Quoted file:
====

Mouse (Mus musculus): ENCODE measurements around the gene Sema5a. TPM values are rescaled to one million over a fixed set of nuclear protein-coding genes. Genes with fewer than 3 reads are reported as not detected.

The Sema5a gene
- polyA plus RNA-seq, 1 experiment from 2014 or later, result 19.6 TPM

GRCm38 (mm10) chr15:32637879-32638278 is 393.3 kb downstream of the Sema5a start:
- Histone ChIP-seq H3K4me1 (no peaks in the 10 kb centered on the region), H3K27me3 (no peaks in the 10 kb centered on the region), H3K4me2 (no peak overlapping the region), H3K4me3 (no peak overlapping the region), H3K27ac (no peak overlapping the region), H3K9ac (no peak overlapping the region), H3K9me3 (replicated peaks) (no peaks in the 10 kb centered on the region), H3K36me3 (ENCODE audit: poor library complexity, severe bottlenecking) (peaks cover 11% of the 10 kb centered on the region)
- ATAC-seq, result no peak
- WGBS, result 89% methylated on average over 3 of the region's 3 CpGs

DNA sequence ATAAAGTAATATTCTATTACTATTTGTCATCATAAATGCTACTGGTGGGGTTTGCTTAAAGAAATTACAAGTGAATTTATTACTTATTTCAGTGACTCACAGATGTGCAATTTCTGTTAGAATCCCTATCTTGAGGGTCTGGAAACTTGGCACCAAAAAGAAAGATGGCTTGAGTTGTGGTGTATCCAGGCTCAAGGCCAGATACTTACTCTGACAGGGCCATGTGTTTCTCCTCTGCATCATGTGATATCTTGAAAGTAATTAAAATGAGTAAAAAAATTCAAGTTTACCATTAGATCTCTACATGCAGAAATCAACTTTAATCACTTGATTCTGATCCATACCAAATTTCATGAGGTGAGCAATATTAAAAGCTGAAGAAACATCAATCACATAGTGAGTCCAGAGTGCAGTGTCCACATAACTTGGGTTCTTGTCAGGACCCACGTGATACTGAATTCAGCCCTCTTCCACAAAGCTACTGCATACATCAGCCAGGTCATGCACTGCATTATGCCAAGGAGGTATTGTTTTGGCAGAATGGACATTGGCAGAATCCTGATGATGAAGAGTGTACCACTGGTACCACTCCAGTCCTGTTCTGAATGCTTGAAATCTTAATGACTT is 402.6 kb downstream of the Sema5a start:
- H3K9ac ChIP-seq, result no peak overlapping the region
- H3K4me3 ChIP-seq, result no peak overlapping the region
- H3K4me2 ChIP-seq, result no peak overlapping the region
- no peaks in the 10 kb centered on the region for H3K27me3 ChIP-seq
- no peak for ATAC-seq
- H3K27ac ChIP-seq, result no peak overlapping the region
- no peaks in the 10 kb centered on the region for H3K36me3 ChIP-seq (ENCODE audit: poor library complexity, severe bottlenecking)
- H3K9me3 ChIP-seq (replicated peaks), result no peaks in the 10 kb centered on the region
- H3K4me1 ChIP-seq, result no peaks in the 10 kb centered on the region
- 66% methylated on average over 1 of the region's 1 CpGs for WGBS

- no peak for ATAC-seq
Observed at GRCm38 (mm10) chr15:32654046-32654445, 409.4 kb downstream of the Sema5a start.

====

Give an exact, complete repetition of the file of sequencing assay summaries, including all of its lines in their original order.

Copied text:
Mouse (Mus musculus): ENCODE measurements around the gene Sema5a. TPM values are rescaled to one million over a fixed set of nuclear protein-coding genes. Genes with fewer than 3 reads are reported as not detected.

The Sema5a gene
- polyA plus RNA-seq, 1 experiment from 2014 or later, result 19.6 TPM

GRCm38 (mm10) chr15:32637879-32638278 is 393.3 kb downstream of the Sema5a start:
- Histone ChIP-seq H3K4me1 (no peaks in the 10 kb centered on the region), H3K27me3 (no peaks in the 10 kb centered on the region), H3K4me2 (no peak overlapping the region), H3K4me3 (no peak overlapping the region), H3K27ac (no peak overlapping the region), H3K9ac (no peak overlapping the region), H3K9me3 (replicated peaks) (no peaks in the 10 kb centered on the region), H3K36me3 (ENCODE audit: poor library complexity, severe bottlenecking) (peaks cover 11% of the 10 kb centered on the region)
- ATAC-seq, result no peak
- WGBS, result 89% methylated on average over 3 of the region's 3 CpGs

DNA sequence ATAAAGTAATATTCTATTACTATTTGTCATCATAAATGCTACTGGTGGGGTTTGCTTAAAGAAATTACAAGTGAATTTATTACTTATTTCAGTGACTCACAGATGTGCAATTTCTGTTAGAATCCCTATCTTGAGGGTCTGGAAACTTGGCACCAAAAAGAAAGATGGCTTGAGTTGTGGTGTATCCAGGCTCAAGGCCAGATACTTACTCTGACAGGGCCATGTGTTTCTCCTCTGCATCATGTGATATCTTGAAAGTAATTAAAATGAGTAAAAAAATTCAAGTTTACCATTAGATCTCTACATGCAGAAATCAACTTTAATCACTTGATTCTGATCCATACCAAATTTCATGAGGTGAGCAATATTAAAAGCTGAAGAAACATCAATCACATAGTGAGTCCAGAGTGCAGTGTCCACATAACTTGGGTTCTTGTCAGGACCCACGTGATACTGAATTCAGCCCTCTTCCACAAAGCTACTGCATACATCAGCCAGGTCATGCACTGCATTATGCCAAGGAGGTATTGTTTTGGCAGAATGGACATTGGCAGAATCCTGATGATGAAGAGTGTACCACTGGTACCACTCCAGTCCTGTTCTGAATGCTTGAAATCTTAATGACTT is 402.6 kb downstream of the Sema5a start:
- H3K9ac ChIP-seq, result no peak overlapping the region
- H3K4me3 ChIP-seq, result no peak overlapping the region
- H3K4me2 ChIP-seq, result no peak overlapping the region
- no peaks in the 10 kb centered on the region for H3K27me3 ChIP-seq
- no peak for ATAC-seq
- H3K27ac ChIP-seq, result no peak overlapping the region
- no peaks in the 10 kb centered on the region for H3K36me3 ChIP-seq (ENCODE audit: poor library complexity, severe bottlenecking)
- H3K9me3 ChIP-seq (replicated peaks), result no peaks in the 10 kb centered on the region
- H3K4me1 ChIP-seq, result no peaks in the 10 kb centered on the region
- 66% methylated on average over 1 of the region's 1 CpGs for WGBS

- no peak for ATAC-seq
Observed at GRCm38 (mm10) chr15:32654046-32654445, 409.4 kb downstream of the Sema5a start.